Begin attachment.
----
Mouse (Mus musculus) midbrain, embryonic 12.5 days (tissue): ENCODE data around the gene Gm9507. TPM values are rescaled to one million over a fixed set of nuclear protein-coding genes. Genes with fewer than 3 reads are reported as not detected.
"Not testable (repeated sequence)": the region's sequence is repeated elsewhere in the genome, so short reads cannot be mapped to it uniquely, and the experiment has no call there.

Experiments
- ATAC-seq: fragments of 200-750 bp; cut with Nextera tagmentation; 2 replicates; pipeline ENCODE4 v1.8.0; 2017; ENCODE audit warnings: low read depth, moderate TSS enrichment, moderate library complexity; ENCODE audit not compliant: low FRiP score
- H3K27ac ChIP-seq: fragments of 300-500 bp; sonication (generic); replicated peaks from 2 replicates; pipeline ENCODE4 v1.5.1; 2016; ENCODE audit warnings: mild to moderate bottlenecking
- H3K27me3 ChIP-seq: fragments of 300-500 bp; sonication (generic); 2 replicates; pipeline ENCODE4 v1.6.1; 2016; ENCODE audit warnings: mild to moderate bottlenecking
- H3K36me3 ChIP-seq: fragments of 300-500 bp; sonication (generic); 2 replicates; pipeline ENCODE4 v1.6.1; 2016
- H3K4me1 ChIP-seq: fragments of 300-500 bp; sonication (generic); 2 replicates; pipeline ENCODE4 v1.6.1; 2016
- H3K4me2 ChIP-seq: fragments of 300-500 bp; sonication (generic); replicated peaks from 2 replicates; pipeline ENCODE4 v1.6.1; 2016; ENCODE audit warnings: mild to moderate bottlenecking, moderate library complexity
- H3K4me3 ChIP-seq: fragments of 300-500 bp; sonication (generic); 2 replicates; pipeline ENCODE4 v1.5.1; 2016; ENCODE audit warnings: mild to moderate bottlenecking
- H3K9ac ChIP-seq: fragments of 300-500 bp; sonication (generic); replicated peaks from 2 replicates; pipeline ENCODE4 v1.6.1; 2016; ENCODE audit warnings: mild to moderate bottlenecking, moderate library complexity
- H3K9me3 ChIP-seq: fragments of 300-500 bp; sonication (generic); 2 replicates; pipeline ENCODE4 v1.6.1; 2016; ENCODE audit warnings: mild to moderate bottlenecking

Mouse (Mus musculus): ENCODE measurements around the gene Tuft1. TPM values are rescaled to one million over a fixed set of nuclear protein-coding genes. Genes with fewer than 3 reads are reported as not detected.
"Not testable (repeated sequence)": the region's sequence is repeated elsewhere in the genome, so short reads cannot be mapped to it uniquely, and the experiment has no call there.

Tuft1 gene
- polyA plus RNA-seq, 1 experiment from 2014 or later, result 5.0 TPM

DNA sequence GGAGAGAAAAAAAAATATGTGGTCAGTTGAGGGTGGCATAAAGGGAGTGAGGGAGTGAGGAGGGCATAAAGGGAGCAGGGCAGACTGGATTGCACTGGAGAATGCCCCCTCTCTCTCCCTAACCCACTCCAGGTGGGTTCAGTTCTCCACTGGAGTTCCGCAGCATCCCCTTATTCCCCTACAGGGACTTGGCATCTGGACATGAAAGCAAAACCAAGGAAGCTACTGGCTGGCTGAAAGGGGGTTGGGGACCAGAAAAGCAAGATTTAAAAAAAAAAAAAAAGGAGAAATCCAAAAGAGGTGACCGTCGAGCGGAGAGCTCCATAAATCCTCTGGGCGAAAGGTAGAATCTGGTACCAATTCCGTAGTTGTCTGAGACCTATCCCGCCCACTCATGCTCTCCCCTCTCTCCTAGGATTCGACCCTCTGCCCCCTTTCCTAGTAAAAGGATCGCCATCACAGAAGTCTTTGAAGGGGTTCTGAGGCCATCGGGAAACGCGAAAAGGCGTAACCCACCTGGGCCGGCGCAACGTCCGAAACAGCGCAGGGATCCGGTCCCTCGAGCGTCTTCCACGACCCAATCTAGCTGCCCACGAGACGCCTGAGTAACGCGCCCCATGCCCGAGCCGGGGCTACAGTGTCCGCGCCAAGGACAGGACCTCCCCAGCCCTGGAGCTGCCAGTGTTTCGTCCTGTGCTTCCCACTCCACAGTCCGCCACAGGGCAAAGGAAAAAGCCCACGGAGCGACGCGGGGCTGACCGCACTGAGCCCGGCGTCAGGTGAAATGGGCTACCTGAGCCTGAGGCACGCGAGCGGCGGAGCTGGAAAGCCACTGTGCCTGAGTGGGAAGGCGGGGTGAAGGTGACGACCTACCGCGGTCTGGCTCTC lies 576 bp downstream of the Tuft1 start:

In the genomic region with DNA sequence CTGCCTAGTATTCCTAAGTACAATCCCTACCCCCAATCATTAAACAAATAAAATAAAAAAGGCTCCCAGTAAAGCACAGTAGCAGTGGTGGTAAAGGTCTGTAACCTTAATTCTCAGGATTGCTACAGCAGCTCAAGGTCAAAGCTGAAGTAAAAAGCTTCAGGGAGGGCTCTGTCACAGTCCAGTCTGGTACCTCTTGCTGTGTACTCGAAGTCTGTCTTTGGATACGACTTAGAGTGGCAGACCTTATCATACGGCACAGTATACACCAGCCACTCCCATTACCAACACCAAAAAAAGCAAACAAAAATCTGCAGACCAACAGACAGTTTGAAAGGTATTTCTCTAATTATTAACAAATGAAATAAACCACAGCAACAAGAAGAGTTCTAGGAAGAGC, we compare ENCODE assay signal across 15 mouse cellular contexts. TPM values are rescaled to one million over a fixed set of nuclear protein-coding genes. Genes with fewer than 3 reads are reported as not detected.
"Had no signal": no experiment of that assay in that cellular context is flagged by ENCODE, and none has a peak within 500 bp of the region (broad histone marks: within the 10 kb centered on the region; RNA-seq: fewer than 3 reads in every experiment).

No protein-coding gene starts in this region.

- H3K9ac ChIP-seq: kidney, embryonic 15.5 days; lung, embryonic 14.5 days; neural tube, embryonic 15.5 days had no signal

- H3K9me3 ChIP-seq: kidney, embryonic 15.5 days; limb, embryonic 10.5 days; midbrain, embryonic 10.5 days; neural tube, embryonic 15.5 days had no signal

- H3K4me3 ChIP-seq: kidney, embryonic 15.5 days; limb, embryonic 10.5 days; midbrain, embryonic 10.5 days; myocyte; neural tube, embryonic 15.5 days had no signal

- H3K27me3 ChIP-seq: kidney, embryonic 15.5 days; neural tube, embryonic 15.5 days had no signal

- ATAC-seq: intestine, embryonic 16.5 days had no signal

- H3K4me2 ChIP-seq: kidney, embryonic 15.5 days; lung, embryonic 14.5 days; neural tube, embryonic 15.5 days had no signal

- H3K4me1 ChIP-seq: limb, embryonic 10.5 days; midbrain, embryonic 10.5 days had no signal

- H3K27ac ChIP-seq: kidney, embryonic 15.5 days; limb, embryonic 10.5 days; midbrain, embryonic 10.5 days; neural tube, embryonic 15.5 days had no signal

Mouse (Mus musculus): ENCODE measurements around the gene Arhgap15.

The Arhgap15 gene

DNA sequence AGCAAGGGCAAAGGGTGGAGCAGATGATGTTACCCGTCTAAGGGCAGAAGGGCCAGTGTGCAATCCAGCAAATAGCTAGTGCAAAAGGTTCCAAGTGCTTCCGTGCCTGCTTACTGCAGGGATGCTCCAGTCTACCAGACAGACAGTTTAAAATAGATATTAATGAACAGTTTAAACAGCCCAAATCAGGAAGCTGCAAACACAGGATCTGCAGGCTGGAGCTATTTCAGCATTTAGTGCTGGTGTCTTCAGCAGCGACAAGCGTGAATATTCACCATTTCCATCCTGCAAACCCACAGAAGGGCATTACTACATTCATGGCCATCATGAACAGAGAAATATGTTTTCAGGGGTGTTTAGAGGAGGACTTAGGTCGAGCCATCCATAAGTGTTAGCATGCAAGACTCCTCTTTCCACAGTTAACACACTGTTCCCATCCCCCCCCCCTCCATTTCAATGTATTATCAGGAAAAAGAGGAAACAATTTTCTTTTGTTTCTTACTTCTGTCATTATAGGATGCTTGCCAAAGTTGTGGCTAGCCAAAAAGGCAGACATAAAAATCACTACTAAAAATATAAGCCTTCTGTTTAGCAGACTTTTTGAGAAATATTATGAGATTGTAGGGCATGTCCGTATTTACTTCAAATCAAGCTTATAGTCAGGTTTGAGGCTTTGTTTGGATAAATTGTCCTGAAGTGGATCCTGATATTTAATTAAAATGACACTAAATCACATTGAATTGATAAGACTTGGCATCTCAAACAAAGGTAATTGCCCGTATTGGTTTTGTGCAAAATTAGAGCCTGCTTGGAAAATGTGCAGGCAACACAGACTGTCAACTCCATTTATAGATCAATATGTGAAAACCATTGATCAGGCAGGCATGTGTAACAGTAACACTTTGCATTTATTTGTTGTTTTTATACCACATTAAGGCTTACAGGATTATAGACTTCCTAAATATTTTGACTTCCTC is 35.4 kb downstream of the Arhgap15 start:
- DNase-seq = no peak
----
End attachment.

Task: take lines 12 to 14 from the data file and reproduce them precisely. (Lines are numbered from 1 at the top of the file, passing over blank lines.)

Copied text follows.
- H3K9me3 ChIP-seq: fragments of 300-500 bp; sonication (generic); 2 replicates; pipeline ENCODE4 v1.6.1; 2016; ENCODE audit warnings: mild to moderate bottlenecking

Mouse (Mus musculus): ENCODE measurements around the gene Tuft1. TPM values are rescaled to one million over a fixed set of nuclear protein-coding genes. Genes with fewer than 3 reads are reported as not detected.
"Not testable (repeated sequence)": the region's sequence is repeated elsewhere in the genome, so short reads cannot be mapped to it uniquely, and the experiment has no call there.